Photo: Like a beacon on the hill, Oxfam water tanks promised relief from the relentless heat and sun for newly displaced people who have just arrived at Al Salaam Camp in North Darfur. Some walked for as long as five days to reach the safety of Al Salaam after fleeing the violence that wracked their villages. Credit: Eva-Lotta Jansson/Oxfam
Topping a hill at Al Salaam camp in North Darfur, two massive Oxfam tanks—each holding 45,000 liters of water—stand silhouetted against the sky. They promise relief for the hundreds of parched and weary people who have trekked for as many as five days to reach this camp.
Now, they are waiting under the hot midday sun to be officially registered at Al Salaam, where more than 25,000 other displaced people just like them are surviving on food, water, and shelter provided by a host of international aid groups, including Oxfam. The newcomers are from the area around Korma, about 70 kilometers northwest of here, where a new outbreak of violence has forced them from their homes.
Their arrival is testament to the festering insecurity in the region despite—or maybe because of—a peace deal signed in the spring between the government of Sudan and just one of the various rebel groups in the region. More than three years of violence has displaced nearly two million people in Darfur, but going home now is clearly not possible, not when streams of people are still fleeing their villages to find safety elsewhere. Talk about home in the camps, and you’ll be met with a vehement no!—even as people long to return.
“I want it (to go home) very much,” says Ibrahim Omar Hussein, the assistant headmaster for a girls school at Al Salaam who fled from near the town of Tawilla with his seven children. “It is my original village. We are born there.” But the Darfur Peace Agreement, signed May 5, is not a ticket out of the camp.
“It’s not an agreement,” says Ibrahim, “because war is still not finished.”
I learn from Magda Abdallah and Anwar Gubora, two of Oxfam’s staff, that Al Salaam is not the only camp in recent days to see an influx of new arrivals. Families are flowing into camps at Shangil Tobai and Zam Zam as well, and for many of them, the options are grim. They face a long wait in a far away place with no guarantee that home, when they are able to return, will offer the same comfort and security it once did.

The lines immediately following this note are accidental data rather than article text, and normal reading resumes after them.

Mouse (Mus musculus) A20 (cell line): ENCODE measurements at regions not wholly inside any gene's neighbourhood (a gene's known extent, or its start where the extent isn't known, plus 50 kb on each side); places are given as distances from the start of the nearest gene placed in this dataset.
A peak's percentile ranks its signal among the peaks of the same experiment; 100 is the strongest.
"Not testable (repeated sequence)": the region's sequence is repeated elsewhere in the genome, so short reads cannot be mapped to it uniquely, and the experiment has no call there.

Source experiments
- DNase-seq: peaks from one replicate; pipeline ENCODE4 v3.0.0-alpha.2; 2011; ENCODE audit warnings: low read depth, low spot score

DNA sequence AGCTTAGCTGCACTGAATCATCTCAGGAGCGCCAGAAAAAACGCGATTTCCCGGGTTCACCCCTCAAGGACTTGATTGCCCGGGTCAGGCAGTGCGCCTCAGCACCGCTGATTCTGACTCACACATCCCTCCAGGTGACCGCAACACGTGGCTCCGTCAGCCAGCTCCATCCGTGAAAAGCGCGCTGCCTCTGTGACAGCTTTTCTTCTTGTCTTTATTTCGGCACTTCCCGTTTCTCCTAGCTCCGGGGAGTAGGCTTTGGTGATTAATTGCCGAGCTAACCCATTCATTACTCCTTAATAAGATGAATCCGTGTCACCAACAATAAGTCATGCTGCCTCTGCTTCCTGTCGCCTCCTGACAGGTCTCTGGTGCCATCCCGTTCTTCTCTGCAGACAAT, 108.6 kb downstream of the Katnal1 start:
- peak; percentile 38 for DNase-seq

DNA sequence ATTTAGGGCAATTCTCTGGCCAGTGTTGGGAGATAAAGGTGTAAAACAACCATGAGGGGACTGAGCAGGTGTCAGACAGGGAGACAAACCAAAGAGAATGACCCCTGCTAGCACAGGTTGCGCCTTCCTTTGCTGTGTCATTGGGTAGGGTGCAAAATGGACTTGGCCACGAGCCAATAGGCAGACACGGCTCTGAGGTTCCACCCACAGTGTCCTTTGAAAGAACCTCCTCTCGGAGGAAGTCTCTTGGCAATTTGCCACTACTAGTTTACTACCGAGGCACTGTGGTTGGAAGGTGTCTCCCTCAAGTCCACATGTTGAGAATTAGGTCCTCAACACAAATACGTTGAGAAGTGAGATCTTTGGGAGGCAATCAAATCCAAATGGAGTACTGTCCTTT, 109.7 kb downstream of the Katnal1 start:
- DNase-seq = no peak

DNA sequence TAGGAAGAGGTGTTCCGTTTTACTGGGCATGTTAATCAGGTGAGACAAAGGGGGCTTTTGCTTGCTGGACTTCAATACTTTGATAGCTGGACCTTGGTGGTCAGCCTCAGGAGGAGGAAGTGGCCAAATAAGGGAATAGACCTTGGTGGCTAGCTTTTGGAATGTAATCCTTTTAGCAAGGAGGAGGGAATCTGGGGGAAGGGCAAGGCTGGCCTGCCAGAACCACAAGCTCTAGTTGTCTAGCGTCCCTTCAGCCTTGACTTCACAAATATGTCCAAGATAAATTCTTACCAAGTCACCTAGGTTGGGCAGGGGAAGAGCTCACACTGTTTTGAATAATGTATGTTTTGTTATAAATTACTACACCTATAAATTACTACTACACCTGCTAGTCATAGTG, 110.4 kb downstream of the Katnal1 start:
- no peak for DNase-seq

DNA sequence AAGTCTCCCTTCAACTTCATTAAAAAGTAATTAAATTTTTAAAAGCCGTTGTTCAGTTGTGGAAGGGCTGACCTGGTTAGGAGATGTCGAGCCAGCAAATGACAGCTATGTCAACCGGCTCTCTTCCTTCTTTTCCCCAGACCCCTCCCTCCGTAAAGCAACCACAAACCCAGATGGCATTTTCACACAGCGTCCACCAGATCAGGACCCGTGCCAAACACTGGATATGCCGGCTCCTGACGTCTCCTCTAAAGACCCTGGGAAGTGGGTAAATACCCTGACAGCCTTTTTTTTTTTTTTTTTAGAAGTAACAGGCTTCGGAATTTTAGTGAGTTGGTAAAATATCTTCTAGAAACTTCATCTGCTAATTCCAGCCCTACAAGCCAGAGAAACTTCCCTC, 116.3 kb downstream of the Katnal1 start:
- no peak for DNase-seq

For the newcomers flanking the hill at Al Salaam, the immediate future appears as if it’s a mirage: From where they sit, they can see Abu Shouk camp just a few kilometers away, the tarps of thousands of shelters shimmering in the hot desert sun while their owners have lived in limbo—some for three years or more.
Now, for the people from Korma, a similar wait has begun.
Crowded into patches of shade under tiny shelters they have rigged from branches and cloth, some of them sleep, exhausted from the long walk to this place. Under one shelter barely six feet by six feet, I count 11 people resting on the ground. In another, there are 18. I hear coughing and crying, and the hum of many voices that together sound like a prayer.
Around the perimeter of this sprawl of families and goats and heaps of household belongings, stand the donkeys. There must be 100 of them, heads bowed, munching on hay that their owners have scrounged for them. Thank goodness for the donkeys. Some of them ported five and six small children each on the long trek here, an aid worker tells me.
But not all of the children who fled made it, says a sheikh.
“Many of the children disappeared,” says Mahmoud Ibrahim Suliman. “And there are children without parents and without relatives.”
Stories like these are all too familiar to the families who have made Al Salaam their home since it opened about a year ago. Knowing there would be hunger and need where the newcomers have dropped, the residents of Al Salaam have welcomed them warmly.
“They haven’t anything to eat, so those living here before bring them something to eat. They assist them,” says Elnour Osman Elnour, an Oxfam staffer, as we pass two enormous, blackened pots and the remains of a cooking fire.
Rasha Abdalla, a young mother of 24, is among those who have offered a welcome. She is from Korma, too, and has lived at Al Salaam for the past year. She expected that one day others would be forced to follow.
Sadness crosses her face as she speaks of home, and all that she misses there.
“This (Al Salaam) is not our home,” she says. “We lost our home and a lot of people during the war.”
With the news that more violence has rippled through Korma, Rasha’s fate in this camp seems sealed. Al Salaam is her only home for now.